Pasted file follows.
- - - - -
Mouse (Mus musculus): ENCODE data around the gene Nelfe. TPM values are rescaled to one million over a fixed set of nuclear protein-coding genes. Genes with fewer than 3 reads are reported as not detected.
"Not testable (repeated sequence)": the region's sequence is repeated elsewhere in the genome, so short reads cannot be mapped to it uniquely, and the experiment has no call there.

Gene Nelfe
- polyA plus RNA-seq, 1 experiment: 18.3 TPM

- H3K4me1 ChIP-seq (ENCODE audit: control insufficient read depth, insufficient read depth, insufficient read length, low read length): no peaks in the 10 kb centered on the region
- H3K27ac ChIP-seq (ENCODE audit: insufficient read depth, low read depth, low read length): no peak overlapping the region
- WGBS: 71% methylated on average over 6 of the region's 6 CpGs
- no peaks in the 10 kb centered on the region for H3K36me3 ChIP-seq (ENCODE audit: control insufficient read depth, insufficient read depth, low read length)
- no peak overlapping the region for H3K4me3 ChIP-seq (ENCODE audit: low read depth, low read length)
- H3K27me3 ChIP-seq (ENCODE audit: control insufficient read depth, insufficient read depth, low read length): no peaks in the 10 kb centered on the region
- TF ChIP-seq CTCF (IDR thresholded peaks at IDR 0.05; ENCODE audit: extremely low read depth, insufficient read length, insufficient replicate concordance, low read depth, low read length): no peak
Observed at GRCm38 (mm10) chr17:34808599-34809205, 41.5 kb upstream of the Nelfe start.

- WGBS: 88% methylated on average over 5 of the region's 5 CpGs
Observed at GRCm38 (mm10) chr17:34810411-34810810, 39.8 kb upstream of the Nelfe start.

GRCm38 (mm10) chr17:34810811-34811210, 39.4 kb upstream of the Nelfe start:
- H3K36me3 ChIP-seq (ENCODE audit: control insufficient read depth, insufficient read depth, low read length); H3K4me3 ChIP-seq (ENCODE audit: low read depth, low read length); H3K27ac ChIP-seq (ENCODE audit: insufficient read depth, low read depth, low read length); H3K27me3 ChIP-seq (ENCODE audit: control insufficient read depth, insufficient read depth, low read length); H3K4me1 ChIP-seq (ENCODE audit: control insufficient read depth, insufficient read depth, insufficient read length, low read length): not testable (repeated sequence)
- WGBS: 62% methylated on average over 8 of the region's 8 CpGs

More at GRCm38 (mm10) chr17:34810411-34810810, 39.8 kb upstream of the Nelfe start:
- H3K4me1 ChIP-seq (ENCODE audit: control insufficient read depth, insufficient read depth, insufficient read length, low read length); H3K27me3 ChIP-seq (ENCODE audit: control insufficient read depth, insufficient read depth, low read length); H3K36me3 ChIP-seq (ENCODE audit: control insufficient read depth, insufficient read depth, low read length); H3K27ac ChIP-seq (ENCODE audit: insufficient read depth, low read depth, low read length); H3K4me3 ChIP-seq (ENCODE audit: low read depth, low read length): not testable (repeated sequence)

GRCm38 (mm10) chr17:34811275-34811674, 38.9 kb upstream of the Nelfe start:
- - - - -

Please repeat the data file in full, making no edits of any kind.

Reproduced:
Mouse (Mus musculus): ENCODE data around the gene Nelfe. TPM values are rescaled to one million over a fixed set of nuclear protein-coding genes. Genes with fewer than 3 reads are reported as not detected.
"Not testable (repeated sequence)": the region's sequence is repeated elsewhere in the genome, so short reads cannot be mapped to it uniquely, and the experiment has no call there.

Gene Nelfe
- polyA plus RNA-seq, 1 experiment: 18.3 TPM

- H3K4me1 ChIP-seq (ENCODE audit: control insufficient read depth, insufficient read depth, insufficient read length, low read length): no peaks in the 10 kb centered on the region
- H3K27ac ChIP-seq (ENCODE audit: insufficient read depth, low read depth, low read length): no peak overlapping the region
- WGBS: 71% methylated on average over 6 of the region's 6 CpGs
- no peaks in the 10 kb centered on the region for H3K36me3 ChIP-seq (ENCODE audit: control insufficient read depth, insufficient read depth, low read length)
- no peak overlapping the region for H3K4me3 ChIP-seq (ENCODE audit: low read depth, low read length)
- H3K27me3 ChIP-seq (ENCODE audit: control insufficient read depth, insufficient read depth, low read length): no peaks in the 10 kb centered on the region
- TF ChIP-seq CTCF (IDR thresholded peaks at IDR 0.05; ENCODE audit: extremely low read depth, insufficient read length, insufficient replicate concordance, low read depth, low read length): no peak
Observed at GRCm38 (mm10) chr17:34808599-34809205, 41.5 kb upstream of the Nelfe start.

- WGBS: 88% methylated on average over 5 of the region's 5 CpGs
Observed at GRCm38 (mm10) chr17:34810411-34810810, 39.8 kb upstream of the Nelfe start.

GRCm38 (mm10) chr17:34810811-34811210, 39.4 kb upstream of the Nelfe start:
- H3K36me3 ChIP-seq (ENCODE audit: control insufficient read depth, insufficient read depth, low read length); H3K4me3 ChIP-seq (ENCODE audit: low read depth, low read length); H3K27ac ChIP-seq (ENCODE audit: insufficient read depth, low read depth, low read length); H3K27me3 ChIP-seq (ENCODE audit: control insufficient read depth, insufficient read depth, low read length); H3K4me1 ChIP-seq (ENCODE audit: control insufficient read depth, insufficient read depth, insufficient read length, low read length): not testable (repeated sequence)
- WGBS: 62% methylated on average over 8 of the region's 8 CpGs

More at GRCm38 (mm10) chr17:34810411-34810810, 39.8 kb upstream of the Nelfe start:
- H3K4me1 ChIP-seq (ENCODE audit: control insufficient read depth, insufficient read depth, insufficient read length, low read length); H3K27me3 ChIP-seq (ENCODE audit: control insufficient read depth, insufficient read depth, low read length); H3K36me3 ChIP-seq (ENCODE audit: control insufficient read depth, insufficient read depth, low read length); H3K27ac ChIP-seq (ENCODE audit: insufficient read depth, low read depth, low read length); H3K4me3 ChIP-seq (ENCODE audit: low read depth, low read length): not testable (repeated sequence)

GRCm38 (mm10) chr17:34811275-34811674, 38.9 kb upstream of the Nelfe start: